The Tigers’ annual January reading period and their forced three-week hiatus come to an end this weekend with visits from the Yale Bulldogs and the Brown Bears to Jadwin Gym. This is a good time to assess the season to this point and offer some predictions for the remainder of the Ivy campaign.
After a 2-6 start, the Tigers rebounded nicely, winning five of the final six out-of-conference games to conclude that portion of their schedule at 7-7. Princeton was bitten by the injury bug for the third time in as many years.
Two years ago, Hans Brase, Henderson’s first big-time recruit, went down before the regular season began. The Tigers began to reap the rewards of the Henderson’s recruiting machine, going 12-2 in the Ivy campaign and a berth in the NIT. Last year, Brase again went down early, joined this time by All-Ivy forward Henry Caruso who was lost for the season in mid-December. The senior-dominated Tigers, enjoying All-Ivy performances from Spencer Weisz and Steven Cook, joined by sophomore and Defensive Player of the Year Myles Stephens, produced a magical 16-0 run through the Ivy League.
This year’s injury, to projected starter and sophomore center Will Gladson, coupled with the loss of the graduates, promised to test Henderson’s recruiting wizardry to the maximum degree.
No one shed any tears for a team returning Amir Bell, Devin Cannady and Stephens, the Tigers’ vaunted Big Three. It was apparent at the outset that Henderson would need quality contributions from at least two, and possibly three, of his incoming freshmen, a situation he had not faced in in his first six years at the helm. Three of the five freshmen on the roster were thrown into the deep end of the pool early. Sebastian Much, from California, Jerome Desrosiers, a native of Canada, and Ryan Schwieger, a North Carolinian, reached Jadwin with glittering high school resumes.
The freshmen needed a few games to adjust to the pace at the college level, particularly at the defensive end. The Big Three carried the offense scoring over 50 points among them several times in November and early December. Interestingly, the Tigers did not win any of those games. Much was the first of the frosh to hit his stride, particularly on a long road trip to the west coast and Hawaii to close out the OOC. He seemed to grasp the offensive scheme, hitting double figures on several occasions and making a gorgeous dish to Stephens for a buzzer-beating win over Akron in Honolulu. He was awarded Ivy Rookie of the Week for his efforts.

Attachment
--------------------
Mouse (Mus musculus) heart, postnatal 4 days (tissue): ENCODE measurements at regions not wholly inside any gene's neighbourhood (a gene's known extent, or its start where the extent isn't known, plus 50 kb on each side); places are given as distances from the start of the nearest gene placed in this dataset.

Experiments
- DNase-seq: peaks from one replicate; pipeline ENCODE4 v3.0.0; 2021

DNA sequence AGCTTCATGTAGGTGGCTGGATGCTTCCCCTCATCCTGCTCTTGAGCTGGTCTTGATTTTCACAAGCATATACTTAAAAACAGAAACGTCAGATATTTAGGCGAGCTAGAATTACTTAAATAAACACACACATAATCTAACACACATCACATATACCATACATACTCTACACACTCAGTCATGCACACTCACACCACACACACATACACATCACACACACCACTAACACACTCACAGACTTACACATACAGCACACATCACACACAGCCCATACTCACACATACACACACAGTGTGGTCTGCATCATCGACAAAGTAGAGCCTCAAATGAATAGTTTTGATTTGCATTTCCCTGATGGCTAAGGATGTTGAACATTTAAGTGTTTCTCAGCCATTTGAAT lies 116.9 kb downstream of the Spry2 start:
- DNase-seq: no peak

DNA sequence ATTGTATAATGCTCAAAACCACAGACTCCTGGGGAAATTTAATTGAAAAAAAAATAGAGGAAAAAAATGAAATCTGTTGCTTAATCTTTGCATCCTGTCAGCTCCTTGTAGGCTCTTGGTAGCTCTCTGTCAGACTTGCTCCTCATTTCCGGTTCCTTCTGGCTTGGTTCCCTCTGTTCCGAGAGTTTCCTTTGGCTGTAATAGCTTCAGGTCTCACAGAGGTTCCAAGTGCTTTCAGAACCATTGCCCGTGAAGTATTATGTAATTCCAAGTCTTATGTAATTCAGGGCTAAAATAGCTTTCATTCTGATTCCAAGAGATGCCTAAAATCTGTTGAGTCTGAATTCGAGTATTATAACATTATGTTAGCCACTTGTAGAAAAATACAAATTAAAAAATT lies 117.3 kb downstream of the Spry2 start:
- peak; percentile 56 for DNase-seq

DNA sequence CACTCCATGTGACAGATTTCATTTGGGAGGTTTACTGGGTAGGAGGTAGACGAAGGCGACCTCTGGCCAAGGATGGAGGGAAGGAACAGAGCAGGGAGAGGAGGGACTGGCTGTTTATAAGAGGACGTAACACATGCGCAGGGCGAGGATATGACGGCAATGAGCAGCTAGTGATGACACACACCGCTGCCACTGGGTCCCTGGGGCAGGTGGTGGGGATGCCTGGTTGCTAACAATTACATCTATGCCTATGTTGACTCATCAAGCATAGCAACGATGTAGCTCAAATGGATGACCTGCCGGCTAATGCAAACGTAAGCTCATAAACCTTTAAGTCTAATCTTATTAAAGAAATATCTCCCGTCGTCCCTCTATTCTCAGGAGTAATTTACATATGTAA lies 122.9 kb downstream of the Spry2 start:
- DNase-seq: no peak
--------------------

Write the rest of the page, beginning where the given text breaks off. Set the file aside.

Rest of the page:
The Ivy opener at Penn was reminiscent of the days when these two historical antagonists went toe-to-toe for Ivy supremacy every year. The improving Quakers defended their home court, emerging with a 76-70 victory to start the Ivy season.
“Defending the home court” is a theme stressed by Henderson. As a player he was a key member of Tiger teams that won 26 straight Ivy contests at Jadwin in the late ’90s. As a coach he is currently riding a 21-game Ivy home winning streak dating back to Feb. 2015. The last Ivy team to win at Jadwin was the Yale Bulldogs, the Tigers’ next opponent.
Following the loss to the Quakers, the Tigers returned home to entertain the Columbia Lions and the Cornell Big Red. Lopsided wins gave the Tigers a 2-1 record at the semester break. Desrosiers began to show his talent by going eight of 10 from beyond the arc in the two games. He became the second Tiger to win Ivy Rookie of the Week honors this season. Meanwhile, Devin Cannady has joined the Tiger 1,000-point club. As a junior, he is on a pace that should allow him to reach second place on the all-time Princeton scoring list, behind the immortal Bill Bradley.
Going forward, the Tigers are a clear favorite to join three other teams in the Ivy tournament. At this point in the season five teams, adding Brown to last year’s tourney clubs, should be in the mix right down to the last week. Harvard, at 4-0 and the only team to win on the road so far (three times!), sits atop the standings. Penn remains unbeaten at 3-0. The Tigers, at 2-1, are the highest ranked Ivy team according to several national ranking services. Brown has a young squad that can defend as well as score, something Mike Martin has been trying to develop for years. Yale expects Makai Mason to return soon, adding explosiveness at the offensive end to a team with lots of talent on the roster.
The next week will be crucial for the Tigers. They play five games in nine days beginning on Friday. The first four are against Yale, Brown, Penn and Harvard in that order. Princeton can pretty much punch its tournament ticket by going 4-1 in this stretch. One caveat: the Tigers play mostly on the road in the second half of the Ivy schedule. On the plus side the Tigers are looking forward to Gladson’s return to the lineup. The emergence of the freshmen makes the Tigers a very difficult team to guard. Henderson can play three and sometimes four scorers at the same time. His depth allows the team to maintain its defensive intensity for long stretches, an absolute must if the Tigers are to repeat as Ivy champions.
The possibility remains, however unlikely it may be, that three teams – Harvard, Penn and Princeton – could go 12-2 in the regular season, setting up a seeding nightmare for the Tournament. Why not? Enjoy the show!